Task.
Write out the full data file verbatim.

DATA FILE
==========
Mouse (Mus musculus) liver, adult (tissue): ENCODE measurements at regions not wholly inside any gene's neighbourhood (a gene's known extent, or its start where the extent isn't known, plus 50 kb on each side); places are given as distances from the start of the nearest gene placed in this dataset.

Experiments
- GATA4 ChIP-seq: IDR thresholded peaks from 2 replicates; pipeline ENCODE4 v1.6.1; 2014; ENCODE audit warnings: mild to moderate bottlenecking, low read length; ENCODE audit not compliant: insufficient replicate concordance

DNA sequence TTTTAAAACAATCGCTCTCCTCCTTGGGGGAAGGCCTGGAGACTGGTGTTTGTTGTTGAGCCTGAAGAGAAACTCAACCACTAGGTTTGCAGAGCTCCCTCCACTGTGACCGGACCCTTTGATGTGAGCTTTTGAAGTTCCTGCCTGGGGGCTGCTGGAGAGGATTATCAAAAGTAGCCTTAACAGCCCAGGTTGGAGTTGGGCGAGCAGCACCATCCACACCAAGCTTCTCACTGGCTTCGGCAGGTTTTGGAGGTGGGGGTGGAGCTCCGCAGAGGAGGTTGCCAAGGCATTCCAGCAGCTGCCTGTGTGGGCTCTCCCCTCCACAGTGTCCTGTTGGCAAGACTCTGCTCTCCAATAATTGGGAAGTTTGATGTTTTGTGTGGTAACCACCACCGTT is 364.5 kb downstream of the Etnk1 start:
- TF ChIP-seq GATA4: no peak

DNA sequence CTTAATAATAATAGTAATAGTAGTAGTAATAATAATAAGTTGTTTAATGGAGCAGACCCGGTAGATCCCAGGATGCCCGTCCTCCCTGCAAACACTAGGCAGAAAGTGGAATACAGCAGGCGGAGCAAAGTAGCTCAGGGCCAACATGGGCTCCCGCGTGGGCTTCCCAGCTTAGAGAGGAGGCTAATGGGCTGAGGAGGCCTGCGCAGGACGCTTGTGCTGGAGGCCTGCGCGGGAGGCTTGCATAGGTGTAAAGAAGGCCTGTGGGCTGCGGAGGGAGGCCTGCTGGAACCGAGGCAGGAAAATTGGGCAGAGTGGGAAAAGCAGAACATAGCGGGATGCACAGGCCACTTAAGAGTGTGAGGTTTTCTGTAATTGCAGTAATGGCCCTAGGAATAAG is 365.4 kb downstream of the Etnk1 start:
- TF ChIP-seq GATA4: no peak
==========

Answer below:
Mouse (Mus musculus) liver, adult (tissue): ENCODE measurements at regions not wholly inside any gene's neighbourhood (a gene's known extent, or its start where the extent isn't known, plus 50 kb on each side); places are given as distances from the start of the nearest gene placed in this dataset.

Experiments
- GATA4 ChIP-seq: IDR thresholded peaks from 2 replicates; pipeline ENCODE4 v1.6.1; 2014; ENCODE audit warnings: mild to moderate bottlenecking, low read length; ENCODE audit not compliant: insufficient replicate concordance

DNA sequence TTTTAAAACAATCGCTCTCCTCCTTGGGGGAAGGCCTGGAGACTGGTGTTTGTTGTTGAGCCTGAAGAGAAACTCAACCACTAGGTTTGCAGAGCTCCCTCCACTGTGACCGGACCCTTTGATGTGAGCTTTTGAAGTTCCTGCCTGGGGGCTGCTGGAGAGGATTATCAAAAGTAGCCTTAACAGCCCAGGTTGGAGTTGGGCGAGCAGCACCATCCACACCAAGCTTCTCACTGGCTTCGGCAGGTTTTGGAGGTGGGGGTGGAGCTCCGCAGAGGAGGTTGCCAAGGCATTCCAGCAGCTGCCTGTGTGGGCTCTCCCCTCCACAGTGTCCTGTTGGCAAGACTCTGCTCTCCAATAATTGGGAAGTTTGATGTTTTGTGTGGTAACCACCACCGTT is 364.5 kb downstream of the Etnk1 start:
- TF ChIP-seq GATA4: no peak

DNA sequence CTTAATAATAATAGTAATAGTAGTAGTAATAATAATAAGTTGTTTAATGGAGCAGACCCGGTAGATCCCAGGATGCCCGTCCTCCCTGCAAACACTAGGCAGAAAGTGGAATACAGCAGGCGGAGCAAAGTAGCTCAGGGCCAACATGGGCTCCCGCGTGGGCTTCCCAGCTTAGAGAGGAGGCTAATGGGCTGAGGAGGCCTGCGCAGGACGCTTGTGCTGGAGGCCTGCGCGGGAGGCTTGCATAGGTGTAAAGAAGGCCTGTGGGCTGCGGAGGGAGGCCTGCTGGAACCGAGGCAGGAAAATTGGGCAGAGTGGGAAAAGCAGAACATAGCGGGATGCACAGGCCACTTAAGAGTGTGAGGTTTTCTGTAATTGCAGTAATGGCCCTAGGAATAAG is 365.4 kb downstream of the Etnk1 start:
- TF ChIP-seq GATA4: no peak